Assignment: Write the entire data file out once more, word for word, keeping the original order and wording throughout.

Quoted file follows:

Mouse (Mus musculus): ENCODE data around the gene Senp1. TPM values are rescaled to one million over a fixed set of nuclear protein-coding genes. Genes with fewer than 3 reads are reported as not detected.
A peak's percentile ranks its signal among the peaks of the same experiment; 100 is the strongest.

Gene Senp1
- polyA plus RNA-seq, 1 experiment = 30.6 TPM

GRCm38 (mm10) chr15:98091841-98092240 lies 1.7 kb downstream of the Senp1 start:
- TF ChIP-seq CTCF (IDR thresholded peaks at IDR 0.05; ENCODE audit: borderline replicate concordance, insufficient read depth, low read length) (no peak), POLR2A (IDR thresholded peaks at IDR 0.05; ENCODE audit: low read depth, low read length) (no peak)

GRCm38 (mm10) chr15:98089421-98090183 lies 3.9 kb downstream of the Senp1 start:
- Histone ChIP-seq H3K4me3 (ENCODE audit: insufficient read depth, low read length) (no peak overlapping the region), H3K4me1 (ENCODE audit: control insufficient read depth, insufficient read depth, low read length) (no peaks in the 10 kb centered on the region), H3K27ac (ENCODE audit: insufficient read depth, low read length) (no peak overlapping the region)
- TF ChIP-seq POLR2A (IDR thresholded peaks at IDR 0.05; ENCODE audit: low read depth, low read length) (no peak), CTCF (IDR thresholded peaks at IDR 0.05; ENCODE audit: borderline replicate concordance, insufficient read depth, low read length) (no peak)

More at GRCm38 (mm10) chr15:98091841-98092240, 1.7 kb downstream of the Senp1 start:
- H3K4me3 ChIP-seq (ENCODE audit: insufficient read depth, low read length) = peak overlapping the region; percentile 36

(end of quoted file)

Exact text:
Mouse (Mus musculus): ENCODE data around the gene Senp1. TPM values are rescaled to one million over a fixed set of nuclear protein-coding genes. Genes with fewer than 3 reads are reported as not detected.
A peak's percentile ranks its signal among the peaks of the same experiment; 100 is the strongest.

Gene Senp1
- polyA plus RNA-seq, 1 experiment = 30.6 TPM

GRCm38 (mm10) chr15:98091841-98092240 lies 1.7 kb downstream of the Senp1 start:
- TF ChIP-seq CTCF (IDR thresholded peaks at IDR 0.05; ENCODE audit: borderline replicate concordance, insufficient read depth, low read length) (no peak), POLR2A (IDR thresholded peaks at IDR 0.05; ENCODE audit: low read depth, low read length) (no peak)

GRCm38 (mm10) chr15:98089421-98090183 lies 3.9 kb downstream of the Senp1 start:
- Histone ChIP-seq H3K4me3 (ENCODE audit: insufficient read depth, low read length) (no peak overlapping the region), H3K4me1 (ENCODE audit: control insufficient read depth, insufficient read depth, low read length) (no peaks in the 10 kb centered on the region), H3K27ac (ENCODE audit: insufficient read depth, low read length) (no peak overlapping the region)
- TF ChIP-seq POLR2A (IDR thresholded peaks at IDR 0.05; ENCODE audit: low read depth, low read length) (no peak), CTCF (IDR thresholded peaks at IDR 0.05; ENCODE audit: borderline replicate concordance, insufficient read depth, low read length) (no peak)

More at GRCm38 (mm10) chr15:98091841-98092240, 1.7 kb downstream of the Senp1 start:
- H3K4me3 ChIP-seq (ENCODE audit: insufficient read depth, low read length) = peak overlapping the region; percentile 36